Township Delays Fate of Main Line Estate
By Margaret Foster | Online Only | May 15, 2009
A 1929 estate in Bryn Mawr, Pa., threatened with demolition has won a temporary reprieve. On May 13 the estate's new owner withdrew his objections to classifying the house a Class I historic resource—a designation which permits local officials to deny demolition permits.
The 51-room mansion known as La Ronda sold for $2.5 million to a buyer who applied for a demolition permit in March. According to attorney Joseph Kuhls, the owner wants to build a 10,000-square-foot mansion to replace the existing 14,000-square-foot residence.
At a meeting this week, the local board of commissioners said it would vote on La Ronda's future June 3. Commissioners could impose a demolition delay of 90 days. They cannot do more because the house is currently classified a "Class II" historic resource.
"There is a possibility that this building could be sold to a preservation-minded buyer," says Lori Salganicoff of the Lower Merion Conservancy. "We are searching for that buyer."
Architect Addison Mizner, famous for his iconic Palm Beach houses, designed La Ronda for leather magnate Percival Foerderer. Mizner's Mediterranean Revival villa, gate house, and garage have survived intact—rare examples of his work in the northeast—but the original 250-acre estate has shrunk to only 3.2 acres.
According to an environmental-impact study of La Ronda, the property is significant enough to "warrant an examination of alternatives" to demolition, said Paoli-based Wise Preservation Planning in a report dated Apr. 1, 2009.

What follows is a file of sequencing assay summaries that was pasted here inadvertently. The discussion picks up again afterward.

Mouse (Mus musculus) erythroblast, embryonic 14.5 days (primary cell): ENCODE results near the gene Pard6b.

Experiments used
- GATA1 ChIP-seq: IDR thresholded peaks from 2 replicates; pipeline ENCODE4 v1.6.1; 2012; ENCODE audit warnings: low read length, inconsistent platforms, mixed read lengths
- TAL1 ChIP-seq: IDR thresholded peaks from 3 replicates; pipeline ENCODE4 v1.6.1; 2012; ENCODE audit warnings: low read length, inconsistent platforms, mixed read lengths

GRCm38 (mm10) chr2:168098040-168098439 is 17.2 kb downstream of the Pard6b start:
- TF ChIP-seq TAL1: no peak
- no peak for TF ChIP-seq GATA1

Last week, the township's historical commission recommended that the board of commissioners deny demolition.
In the meantime, the Preservation Alliance for Greater Philadelphia plans to appeal to the owner, who has not yet been named: "The Preservation Alliance intends to communicate directly with [his] representatives [to explain] that it is ready, willing, and able to have constructive discussions regarding viable and beneficial options for the preservation of La Ronda," said Randy Cotton, the alliance's associate director, in an e-mail. "We hope the owner will respond positively to this offer."
At the May 13 meeting, many groups testified in favor of saving La Ronda, including representatives from the Lower Merion Conservancy and the National Trust for Historic Preservation, which has spoken with township attorney and officials to discuss legal options and advocacy strategies.
"[La Ronda's situation] goes to the heart of the teardown problem," says Adrian Fine, director of the center for state and local policy at the National Trust for Historic Preservation. "Newcomers, often speculative developers, don't respect or think about the community at large and instead just about their own property."
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